Sunday, September 4, 2016

Home stretch advice to candidates - and what we can do about it

Adam Nagourney, LA bureau chief for the NY times, offers advice to both candidates. Scriber opines on what we blokes (and blokettes) on the front line can do to make a difference.

Labor Day weekend has always had a particular resonance in American politics as the official start of the sprint to Election Day, celebrated by rallies, marches and lakeside picnics.

Of course, those days are long gone in this era of the permanent campaign. Donald J. Trump, the Republican, and Hillary Clinton, the Democrat, have been sprinting to Election Day for more than a year now.

Nonetheless, it seems like a good moment to assess what political analysts say the candidates need to do in the final two months if they want to move into the White House in January. And while polls suggest that Mrs. Clinton has a clear advantage over Mr. Trump, the race is hardly over. The unpopularity of both candidates has lent this contest a volatility rarely seen at this stage of a campaign.

I'll expand only on those items on which we common folk might be able to exert influence.

For Donald Trump

  1. Focus, focus, focus

  2. Seize the debates

  3. It's about Clinton

Mrs. Clinton is trying to make this a referendum on Donald Trump, and on many days Mr. Trump seems to be doing his best to help her. Instead, Mr. Trump should turn this into a discussion of Mrs. Clinton. There is a receptive audience for change among voters tired of eight years of Democratic rule and 25 years of the Clinton family.

Rather than spending two weeks wrestling with immigration, Mr. Trump might have been better off talking about the Clinton Foundation, or Mrs. Clinton’s email troubles. Every day. Repetition, repetition, repetition can be boring, especially for someone like Mr. Trump. But that’s the way to win an election.

We can do some repetition of our own talking points. For example, Trump is the only candidate fined by the IRS for illegal campaign finance shenanigans. His own foundation gave $25K to Pam Bondi's PAC and then she dropped the investigation into Trump University. And the foundation apparently covered it up by mis-reporting the donation. There's as wealth of tweets there. He can't take back his disparaging comments about Hispanic immigrants. Nor can he spin away the fact that African-Americans were discriminated against by his apartments. Pound away.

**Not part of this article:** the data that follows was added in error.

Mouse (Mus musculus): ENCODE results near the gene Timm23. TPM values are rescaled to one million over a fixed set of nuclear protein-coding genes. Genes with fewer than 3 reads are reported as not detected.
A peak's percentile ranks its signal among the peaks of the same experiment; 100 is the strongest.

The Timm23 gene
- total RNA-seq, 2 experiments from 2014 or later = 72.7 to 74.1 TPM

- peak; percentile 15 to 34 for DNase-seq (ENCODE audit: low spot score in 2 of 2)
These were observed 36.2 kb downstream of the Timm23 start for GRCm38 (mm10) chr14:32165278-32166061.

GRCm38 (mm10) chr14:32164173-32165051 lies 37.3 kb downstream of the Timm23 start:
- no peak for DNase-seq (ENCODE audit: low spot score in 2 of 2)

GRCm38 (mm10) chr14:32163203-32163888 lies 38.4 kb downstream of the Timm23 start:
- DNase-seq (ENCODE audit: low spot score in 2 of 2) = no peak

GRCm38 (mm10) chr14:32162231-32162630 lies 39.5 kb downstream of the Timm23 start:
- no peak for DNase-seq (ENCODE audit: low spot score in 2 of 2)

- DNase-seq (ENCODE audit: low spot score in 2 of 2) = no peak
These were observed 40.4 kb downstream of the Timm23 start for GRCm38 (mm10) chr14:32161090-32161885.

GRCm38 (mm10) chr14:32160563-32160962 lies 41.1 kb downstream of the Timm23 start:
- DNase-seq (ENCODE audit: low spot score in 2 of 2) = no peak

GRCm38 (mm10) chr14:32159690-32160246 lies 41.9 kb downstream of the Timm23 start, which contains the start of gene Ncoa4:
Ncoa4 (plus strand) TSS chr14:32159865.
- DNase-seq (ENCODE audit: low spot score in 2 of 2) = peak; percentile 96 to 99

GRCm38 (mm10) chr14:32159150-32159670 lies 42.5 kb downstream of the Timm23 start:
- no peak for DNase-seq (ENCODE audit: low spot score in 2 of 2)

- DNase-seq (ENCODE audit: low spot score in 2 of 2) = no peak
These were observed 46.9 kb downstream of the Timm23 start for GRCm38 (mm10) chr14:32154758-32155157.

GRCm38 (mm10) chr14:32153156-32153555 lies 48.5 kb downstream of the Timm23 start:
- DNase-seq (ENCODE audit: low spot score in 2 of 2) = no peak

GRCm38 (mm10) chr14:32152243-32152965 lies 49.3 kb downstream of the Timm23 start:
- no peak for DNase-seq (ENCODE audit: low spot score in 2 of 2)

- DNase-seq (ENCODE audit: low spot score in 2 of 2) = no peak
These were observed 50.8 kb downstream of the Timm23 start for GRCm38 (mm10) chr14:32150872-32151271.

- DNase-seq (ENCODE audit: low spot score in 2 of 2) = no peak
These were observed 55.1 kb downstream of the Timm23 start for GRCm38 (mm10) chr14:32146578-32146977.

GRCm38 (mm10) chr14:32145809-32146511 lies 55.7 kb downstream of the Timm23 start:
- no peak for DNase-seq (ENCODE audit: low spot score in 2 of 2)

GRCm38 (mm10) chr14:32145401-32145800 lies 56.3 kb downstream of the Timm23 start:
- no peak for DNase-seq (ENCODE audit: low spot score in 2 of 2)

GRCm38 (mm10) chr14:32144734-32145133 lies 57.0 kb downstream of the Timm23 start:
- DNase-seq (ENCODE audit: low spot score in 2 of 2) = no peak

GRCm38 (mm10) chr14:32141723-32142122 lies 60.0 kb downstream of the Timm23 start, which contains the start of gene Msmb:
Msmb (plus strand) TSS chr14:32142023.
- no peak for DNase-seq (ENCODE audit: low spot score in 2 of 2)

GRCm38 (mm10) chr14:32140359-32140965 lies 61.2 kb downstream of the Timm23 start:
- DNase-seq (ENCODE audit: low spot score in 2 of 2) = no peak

1. Tone matters

Mr. Trump, analysts from both parties say, needs to resist his more combative instincts and stop doubling down every time he says anything that turns into a firestorm. Every moment now should be about trying to convince voters that he has the temperament and stability to be president. If Mr. Trump can return to that point in the campaign where he seemed funny and even likable, that might serve him well against a candidate like Mrs. Clinton.

We can look to the expert that gets Trump singing "I got you under my skin" - Elizabeth Warren. Pick up some of her lines off of twitter and goad Trump, relentlessly, every day, every minute. And when Trump responds, as is his wont, apply his own strategy against him: amplify our own response ten-fold and goad him again.

For Hillary Clinton

  1. Complacency, complacency, complacency

There may no bigger foe to Mrs. Clinton than the perception that she is breezing toward a victory, reinforced daily by polls showing that she is going to win. This would be a problem for any politician, but it is a particular problem for Mrs. Clinton, given that many of her supporters cannot be described as enthusiastic.

She is in danger of losing the “hold-your-nose” vote, those who might choose to stay at home or cast a protest vote for Jill Stein, the Green Party candidate. This could also be a problem with prospective Clinton supporters who have a history of not turning out, including Latinos, young voters and African-Americans. She is going to need a big turnout among Latinos in particular if she wants to win Nevada, and have any hope of finally doing what [the Obama campaign] attempted in 2012 in Arizona.

What we do is simple. GOTV, GOTV, GOTV.

  1. Trust matters

“Take a risk,” Mr. [Neil] Newhouse said. “For God’s sake, hold a news conference. Disband the Clinton Foundation. They are just too timid. They’re afraid of their own shadow.”

Recognize that this is a Republican pollster talking. I totally disagree with his advice about the Clinton Foundation. But I agree with the need to be more aggressive about its good works. If Clinton can weigh in more strongly, we might have material for our social media efforts.

  1. Seize the debates

  2. Force Trump to spread himself thin

You can expand on each of the numbered titles by reading Nagourney's article.

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